NPR.org, August 9, 2008
Georgia on Saturday declared a state of war as Russia sent more troops and hundreds of tanks into the breakaway province of South Ossetia.
President Bush pressed Russia and Georgia to immediately end the fighting.
"The United States is working with our European partners to launch international mediation, and with the parties to restart their dialogue. Russia needs to support these efforts so that peace can be restored as quickly as possible," Bush said in Beijing.
Georgia's President Mikhail Saakashvili said that he supported a stand-down.
Georgia launched a major offensive Friday to retake control of breakaway South Ossetia. Russia, which has close ties to the province and posts peacekeepers there, responded by sending in armed convoys and military combat aircraft.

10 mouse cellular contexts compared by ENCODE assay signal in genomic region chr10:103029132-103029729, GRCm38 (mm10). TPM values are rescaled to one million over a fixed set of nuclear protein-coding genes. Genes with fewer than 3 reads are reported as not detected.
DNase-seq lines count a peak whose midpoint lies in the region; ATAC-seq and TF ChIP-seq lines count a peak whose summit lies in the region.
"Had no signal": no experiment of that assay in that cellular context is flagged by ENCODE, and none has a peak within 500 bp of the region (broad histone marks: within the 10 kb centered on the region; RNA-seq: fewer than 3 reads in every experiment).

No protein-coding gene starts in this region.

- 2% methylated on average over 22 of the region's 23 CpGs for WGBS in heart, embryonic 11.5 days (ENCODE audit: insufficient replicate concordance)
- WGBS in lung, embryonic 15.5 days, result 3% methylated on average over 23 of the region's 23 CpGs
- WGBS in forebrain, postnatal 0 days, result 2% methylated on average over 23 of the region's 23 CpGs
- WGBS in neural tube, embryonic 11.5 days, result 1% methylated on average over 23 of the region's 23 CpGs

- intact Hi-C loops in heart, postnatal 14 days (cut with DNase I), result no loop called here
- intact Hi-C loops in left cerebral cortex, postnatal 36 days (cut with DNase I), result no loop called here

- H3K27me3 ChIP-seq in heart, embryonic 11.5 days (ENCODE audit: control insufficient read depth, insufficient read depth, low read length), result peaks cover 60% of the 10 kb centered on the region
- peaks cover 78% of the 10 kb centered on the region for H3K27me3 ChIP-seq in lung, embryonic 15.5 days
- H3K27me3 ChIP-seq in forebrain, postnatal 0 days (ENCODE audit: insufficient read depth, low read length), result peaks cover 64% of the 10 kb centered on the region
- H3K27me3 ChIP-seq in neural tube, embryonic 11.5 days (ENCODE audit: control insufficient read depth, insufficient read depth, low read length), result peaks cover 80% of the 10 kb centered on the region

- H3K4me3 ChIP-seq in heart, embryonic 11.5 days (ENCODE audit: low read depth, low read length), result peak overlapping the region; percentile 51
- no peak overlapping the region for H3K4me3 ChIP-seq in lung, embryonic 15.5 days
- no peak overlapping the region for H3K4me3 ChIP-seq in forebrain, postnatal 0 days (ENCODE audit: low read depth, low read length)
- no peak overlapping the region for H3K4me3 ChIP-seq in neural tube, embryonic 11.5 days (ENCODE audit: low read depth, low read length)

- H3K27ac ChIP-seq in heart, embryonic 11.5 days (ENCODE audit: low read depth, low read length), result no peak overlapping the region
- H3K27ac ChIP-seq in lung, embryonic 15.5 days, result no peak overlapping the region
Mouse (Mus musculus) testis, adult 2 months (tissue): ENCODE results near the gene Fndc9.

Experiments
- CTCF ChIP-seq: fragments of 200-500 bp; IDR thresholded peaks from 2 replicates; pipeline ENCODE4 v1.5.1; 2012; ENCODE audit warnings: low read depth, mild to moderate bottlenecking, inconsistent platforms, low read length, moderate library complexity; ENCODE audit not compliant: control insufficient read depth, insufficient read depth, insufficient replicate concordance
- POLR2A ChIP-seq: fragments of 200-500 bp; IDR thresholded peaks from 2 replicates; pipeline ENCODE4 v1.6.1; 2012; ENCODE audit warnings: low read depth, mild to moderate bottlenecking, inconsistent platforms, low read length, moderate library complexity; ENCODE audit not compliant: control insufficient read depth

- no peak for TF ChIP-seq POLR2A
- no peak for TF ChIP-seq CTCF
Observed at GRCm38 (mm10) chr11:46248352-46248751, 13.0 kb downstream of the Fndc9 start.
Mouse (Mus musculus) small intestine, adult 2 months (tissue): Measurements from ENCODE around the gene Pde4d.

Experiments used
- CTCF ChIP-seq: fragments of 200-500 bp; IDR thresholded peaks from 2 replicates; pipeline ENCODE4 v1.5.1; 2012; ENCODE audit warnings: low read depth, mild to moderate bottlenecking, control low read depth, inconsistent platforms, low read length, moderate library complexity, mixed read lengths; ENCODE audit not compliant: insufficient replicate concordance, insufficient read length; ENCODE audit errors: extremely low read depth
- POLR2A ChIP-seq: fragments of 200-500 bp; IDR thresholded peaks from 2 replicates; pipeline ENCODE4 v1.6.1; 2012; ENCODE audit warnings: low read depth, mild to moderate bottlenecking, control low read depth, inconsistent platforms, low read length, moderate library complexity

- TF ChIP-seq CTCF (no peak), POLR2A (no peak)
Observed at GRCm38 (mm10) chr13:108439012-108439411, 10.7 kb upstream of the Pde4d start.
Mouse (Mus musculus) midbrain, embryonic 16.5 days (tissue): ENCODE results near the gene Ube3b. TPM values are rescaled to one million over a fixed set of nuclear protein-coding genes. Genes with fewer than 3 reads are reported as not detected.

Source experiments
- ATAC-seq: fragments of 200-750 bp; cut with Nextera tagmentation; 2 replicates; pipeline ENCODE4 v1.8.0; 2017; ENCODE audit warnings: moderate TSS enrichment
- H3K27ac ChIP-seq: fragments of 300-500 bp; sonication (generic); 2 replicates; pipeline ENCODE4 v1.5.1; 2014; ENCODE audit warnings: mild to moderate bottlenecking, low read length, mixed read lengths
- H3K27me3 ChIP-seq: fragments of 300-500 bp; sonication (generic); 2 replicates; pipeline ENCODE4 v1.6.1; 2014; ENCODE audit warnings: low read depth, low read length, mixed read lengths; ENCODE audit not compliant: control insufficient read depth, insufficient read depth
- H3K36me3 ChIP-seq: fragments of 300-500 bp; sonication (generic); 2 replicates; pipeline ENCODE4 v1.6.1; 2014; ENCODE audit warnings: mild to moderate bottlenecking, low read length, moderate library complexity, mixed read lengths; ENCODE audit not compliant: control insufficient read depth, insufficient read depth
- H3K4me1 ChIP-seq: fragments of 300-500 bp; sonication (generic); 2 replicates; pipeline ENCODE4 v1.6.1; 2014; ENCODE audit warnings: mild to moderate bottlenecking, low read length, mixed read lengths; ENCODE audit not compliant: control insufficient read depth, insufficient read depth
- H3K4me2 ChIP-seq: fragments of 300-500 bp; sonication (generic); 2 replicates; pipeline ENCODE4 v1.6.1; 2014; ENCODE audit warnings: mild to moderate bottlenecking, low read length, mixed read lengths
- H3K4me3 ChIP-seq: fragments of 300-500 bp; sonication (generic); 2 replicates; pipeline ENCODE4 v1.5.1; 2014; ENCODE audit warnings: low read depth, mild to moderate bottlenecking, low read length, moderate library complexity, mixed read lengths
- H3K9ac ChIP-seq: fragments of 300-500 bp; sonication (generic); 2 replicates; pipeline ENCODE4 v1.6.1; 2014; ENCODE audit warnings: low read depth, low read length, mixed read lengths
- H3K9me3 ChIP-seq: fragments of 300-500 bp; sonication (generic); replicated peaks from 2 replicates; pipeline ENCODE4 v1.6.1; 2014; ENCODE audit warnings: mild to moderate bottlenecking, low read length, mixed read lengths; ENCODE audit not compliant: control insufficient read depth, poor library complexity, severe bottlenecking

The air and artillery bombardment left the provincial capital without water, food, electricity and gas. Civilians crawled out of basements hiding places into the streets as fighting eased, looking for supplies.
As part of Saakashvili's proposed a cease-fire, Georgian troops were pulled out of Tskhinvali, South Ossetia's capital, and had been ordered to stop responding to Russian shelling, said Alexander Lomaia, secretary of his Security Council.
Russia did not immediately respond to Saakashvili's proposal. Russian President Dmitry Medvedev had said earlier that Moscow sent troops into South Ossetia to force Georgia into a cease-fire.
Lomaia said that there had been direct fighting between Russian and Georgian soldiers on the streets of Tskhinvali. He estimated that Russia sent 2,500 troops into Georgia. The Russian military has not said how many of its troops were deployed.
Russian military aircraft also bombed the Georgian town of Gori on Saturday.
Georgia Declares State of War : NPR